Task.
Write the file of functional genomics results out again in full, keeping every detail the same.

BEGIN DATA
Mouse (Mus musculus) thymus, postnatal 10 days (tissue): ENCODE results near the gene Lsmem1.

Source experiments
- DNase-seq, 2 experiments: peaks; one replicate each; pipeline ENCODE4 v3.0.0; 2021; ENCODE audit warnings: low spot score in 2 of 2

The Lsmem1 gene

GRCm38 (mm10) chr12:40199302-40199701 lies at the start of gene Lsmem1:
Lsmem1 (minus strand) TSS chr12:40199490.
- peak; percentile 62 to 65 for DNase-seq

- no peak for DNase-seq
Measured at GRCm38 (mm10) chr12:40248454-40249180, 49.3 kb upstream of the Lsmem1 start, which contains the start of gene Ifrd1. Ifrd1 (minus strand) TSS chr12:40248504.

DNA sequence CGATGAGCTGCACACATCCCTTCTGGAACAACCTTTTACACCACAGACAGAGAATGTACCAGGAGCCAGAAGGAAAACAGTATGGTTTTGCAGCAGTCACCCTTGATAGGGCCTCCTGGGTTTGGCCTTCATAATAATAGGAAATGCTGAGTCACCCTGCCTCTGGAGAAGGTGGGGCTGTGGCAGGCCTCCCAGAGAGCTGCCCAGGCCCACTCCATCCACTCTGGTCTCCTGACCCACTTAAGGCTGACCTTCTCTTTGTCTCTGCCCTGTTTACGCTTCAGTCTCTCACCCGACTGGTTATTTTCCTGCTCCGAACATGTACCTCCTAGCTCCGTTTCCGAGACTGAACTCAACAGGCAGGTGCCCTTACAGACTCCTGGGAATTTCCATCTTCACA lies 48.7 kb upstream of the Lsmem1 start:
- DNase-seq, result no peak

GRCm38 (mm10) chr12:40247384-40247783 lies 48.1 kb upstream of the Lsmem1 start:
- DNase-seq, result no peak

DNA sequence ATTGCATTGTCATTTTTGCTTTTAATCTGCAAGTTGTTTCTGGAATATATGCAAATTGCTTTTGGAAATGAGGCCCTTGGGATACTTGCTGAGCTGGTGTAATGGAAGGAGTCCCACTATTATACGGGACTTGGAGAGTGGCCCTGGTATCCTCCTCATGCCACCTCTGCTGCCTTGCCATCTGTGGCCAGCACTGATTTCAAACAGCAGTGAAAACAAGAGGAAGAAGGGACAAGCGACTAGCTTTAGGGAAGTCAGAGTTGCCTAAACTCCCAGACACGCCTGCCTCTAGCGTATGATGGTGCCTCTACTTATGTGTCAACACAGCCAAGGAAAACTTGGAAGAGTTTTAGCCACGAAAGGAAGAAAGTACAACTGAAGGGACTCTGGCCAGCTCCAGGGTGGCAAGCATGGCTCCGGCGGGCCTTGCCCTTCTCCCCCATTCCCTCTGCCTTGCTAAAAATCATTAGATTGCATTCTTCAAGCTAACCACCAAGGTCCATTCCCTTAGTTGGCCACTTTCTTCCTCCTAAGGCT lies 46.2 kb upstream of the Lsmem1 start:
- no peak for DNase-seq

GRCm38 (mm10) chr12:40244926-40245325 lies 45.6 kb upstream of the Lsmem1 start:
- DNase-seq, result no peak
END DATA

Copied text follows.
Mouse (Mus musculus) thymus, postnatal 10 days (tissue): ENCODE results near the gene Lsmem1.

Source experiments
- DNase-seq, 2 experiments: peaks; one replicate each; pipeline ENCODE4 v3.0.0; 2021; ENCODE audit warnings: low spot score in 2 of 2

The Lsmem1 gene

GRCm38 (mm10) chr12:40199302-40199701 lies at the start of gene Lsmem1:
Lsmem1 (minus strand) TSS chr12:40199490.
- peak; percentile 62 to 65 for DNase-seq

- no peak for DNase-seq
Measured at GRCm38 (mm10) chr12:40248454-40249180, 49.3 kb upstream of the Lsmem1 start, which contains the start of gene Ifrd1. Ifrd1 (minus strand) TSS chr12:40248504.

DNA sequence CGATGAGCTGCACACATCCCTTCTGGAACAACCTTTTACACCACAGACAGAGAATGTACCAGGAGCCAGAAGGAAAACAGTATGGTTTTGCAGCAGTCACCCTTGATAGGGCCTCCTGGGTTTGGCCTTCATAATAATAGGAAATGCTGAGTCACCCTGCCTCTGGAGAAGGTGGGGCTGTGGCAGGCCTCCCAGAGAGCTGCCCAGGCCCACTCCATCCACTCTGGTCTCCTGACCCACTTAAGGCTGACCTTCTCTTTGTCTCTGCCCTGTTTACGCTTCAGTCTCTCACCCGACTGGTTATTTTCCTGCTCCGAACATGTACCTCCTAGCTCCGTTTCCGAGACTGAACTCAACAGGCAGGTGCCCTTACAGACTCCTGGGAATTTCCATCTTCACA lies 48.7 kb upstream of the Lsmem1 start:
- DNase-seq, result no peak

GRCm38 (mm10) chr12:40247384-40247783 lies 48.1 kb upstream of the Lsmem1 start:
- DNase-seq, result no peak

DNA sequence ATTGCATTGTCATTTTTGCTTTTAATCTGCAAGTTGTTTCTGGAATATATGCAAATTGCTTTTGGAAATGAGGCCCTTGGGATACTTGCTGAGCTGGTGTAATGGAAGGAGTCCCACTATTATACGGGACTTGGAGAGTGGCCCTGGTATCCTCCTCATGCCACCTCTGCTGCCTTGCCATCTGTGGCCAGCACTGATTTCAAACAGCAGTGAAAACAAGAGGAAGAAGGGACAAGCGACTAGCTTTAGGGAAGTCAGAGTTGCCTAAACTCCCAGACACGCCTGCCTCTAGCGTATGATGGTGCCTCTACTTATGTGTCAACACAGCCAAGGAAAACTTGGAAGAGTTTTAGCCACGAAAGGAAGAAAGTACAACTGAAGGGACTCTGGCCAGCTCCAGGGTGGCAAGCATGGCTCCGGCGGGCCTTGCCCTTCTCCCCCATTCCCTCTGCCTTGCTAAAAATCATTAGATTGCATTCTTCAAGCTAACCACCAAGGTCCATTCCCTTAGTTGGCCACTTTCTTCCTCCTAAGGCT lies 46.2 kb upstream of the Lsmem1 start:
- no peak for DNase-seq

GRCm38 (mm10) chr12:40244926-40245325 lies 45.6 kb upstream of the Lsmem1 start:
- DNase-seq, result no peak